Specialized Turbo Kenevo SL Reviews

Court

Administrator
Staff member
The Specialized Kenevo SL is an all-mountain / downhill oriented full suspension electric bike with a "super light" SL motor co-developed by Specialized and the German auto manufacturer MAHLE. The bike is said to be 12lbs (5.4kg) lighter than the standard Turbo Kenevo that uses the Brose S motor and higher capacity battery pack. I've covered the SL drive system on all of the other Specialized models in recent years, including the Creo road bikes, Vado commuter models, Levo cross country, and Como cruisers. It's one of my favorite motors in the ebike space right now because it offers a good amount of power, is natural in the way it responds, and is visually attractive and lightweight. The Turbo Kenevo SL is available in four frame sizes and two colors per skew (S-Works and Expert), I've attached the official sell sheets and press kit below, which include more technical details. Pricing is set at $8,500 for the S Works frameset only (where you add wheels, brakes, a fork, handlebar, and all touch points) or $15,000 for the complete SW build. For the lower level Expert build, the price is $4k less at $11,000 USD. Highlights of this new model include adjustable steer tube angle, the updated TCU2 information hub (Turbo Connect Unit display panel that the new Turbo Levo models also have), and long travel 170mm Fox Float air suspension. Specialized is at the forefront of ebike technology, in my opinion, and their massive dealer network makes it easy to get fitted and stay riding with great post-purchase support... but the prices reflect this. Just like Turbo Levo models, the Turbo Kenevo is a Class 1 model offering pedal assist up to 20mph (32km/h) in North America. Europe may see 15.5mph (25km/h) top speeds based on local laws. Here's their official website https://www.specialized.com/ and I'd love to hear your thoughts below, especially if you own the original Turbo Kenevo or plan to buy the new SL!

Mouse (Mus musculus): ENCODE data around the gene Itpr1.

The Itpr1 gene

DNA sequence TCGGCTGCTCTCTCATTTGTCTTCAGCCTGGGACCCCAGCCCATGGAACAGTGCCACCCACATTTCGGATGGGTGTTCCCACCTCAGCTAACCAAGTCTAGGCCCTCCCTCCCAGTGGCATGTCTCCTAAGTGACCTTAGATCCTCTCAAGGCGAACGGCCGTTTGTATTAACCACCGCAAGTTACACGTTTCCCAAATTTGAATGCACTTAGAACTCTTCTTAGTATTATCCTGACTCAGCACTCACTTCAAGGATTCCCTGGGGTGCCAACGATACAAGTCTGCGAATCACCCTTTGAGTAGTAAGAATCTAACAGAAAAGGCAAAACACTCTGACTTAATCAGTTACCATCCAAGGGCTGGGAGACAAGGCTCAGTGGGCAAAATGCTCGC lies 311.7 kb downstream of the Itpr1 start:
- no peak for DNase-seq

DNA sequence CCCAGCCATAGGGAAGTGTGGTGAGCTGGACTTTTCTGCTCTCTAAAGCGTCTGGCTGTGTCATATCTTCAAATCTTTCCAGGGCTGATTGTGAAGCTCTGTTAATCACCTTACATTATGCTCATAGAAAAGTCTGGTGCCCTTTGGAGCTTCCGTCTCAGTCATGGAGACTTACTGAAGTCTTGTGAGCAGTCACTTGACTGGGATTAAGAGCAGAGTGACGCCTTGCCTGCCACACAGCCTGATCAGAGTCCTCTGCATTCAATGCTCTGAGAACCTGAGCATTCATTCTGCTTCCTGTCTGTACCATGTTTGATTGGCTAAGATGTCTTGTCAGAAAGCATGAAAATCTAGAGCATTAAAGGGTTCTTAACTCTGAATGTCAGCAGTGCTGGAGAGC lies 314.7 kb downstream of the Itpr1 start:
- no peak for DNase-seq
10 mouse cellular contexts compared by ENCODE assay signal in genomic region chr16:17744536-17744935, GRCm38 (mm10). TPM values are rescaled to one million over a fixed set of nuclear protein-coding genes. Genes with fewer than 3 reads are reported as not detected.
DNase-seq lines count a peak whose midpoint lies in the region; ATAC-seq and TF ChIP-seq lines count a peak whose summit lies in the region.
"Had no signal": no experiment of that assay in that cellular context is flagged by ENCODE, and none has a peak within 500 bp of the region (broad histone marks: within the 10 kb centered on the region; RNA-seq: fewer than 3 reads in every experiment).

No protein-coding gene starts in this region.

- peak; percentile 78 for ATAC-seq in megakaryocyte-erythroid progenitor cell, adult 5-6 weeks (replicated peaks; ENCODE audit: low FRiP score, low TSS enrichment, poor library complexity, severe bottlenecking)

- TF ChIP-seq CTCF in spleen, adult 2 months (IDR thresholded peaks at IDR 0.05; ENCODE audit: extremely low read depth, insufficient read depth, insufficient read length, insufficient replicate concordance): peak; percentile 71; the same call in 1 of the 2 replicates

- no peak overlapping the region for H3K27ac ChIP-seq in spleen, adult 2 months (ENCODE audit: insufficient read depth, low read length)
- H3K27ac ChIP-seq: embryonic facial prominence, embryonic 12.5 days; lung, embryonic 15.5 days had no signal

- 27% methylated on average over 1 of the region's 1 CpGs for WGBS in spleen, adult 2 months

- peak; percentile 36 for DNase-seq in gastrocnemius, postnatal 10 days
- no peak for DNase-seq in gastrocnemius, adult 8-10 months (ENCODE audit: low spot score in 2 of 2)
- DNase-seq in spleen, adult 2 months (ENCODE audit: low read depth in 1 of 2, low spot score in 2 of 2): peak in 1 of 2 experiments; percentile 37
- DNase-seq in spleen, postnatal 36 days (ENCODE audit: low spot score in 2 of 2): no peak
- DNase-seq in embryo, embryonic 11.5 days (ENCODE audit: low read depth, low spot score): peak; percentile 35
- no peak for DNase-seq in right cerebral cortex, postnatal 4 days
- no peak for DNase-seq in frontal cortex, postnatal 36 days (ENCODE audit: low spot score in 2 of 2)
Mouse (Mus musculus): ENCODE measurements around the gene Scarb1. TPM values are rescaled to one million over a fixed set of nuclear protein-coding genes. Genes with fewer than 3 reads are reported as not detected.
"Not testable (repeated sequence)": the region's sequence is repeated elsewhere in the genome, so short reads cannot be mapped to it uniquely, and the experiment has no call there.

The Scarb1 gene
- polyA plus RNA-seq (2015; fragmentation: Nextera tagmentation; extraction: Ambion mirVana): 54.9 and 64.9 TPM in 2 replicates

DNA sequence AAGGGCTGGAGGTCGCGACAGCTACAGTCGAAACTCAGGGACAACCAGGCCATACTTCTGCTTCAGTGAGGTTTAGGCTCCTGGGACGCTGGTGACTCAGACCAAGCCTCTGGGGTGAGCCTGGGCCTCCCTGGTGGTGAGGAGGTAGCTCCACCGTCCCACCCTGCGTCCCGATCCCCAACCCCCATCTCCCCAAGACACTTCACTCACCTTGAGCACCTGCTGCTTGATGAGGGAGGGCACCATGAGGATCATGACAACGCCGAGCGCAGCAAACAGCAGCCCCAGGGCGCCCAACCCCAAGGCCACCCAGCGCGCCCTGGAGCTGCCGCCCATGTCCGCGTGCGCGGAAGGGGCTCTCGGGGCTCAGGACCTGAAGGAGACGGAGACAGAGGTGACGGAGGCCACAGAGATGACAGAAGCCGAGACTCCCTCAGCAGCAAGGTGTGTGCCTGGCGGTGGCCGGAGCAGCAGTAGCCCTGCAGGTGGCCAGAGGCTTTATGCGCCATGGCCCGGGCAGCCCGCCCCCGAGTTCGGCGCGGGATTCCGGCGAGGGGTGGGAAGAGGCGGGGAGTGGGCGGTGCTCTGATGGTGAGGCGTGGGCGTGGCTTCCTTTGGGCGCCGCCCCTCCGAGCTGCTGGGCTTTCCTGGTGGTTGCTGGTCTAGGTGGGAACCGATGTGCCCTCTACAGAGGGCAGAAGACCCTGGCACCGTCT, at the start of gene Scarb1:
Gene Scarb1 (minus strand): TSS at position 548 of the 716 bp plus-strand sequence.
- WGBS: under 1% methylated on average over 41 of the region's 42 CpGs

Flow Mountain Bike Video Review

MTBR Video Review

EMBN Electric Mountain Bike Network Video

While I haven't reviewed this electric bike myself, I have covered the other SL models from Specialized, as well as the original Turbo Kenevo and I wanted to provide some insights and open things up for your feedback. I hope providing several sources, with varying perspectives, allows everyone to come to their own conclusions. Sometimes short reviews and those created by shops only cover the good aspects and can come off like a commercial, so I've tried to be neutral and objective with these insights: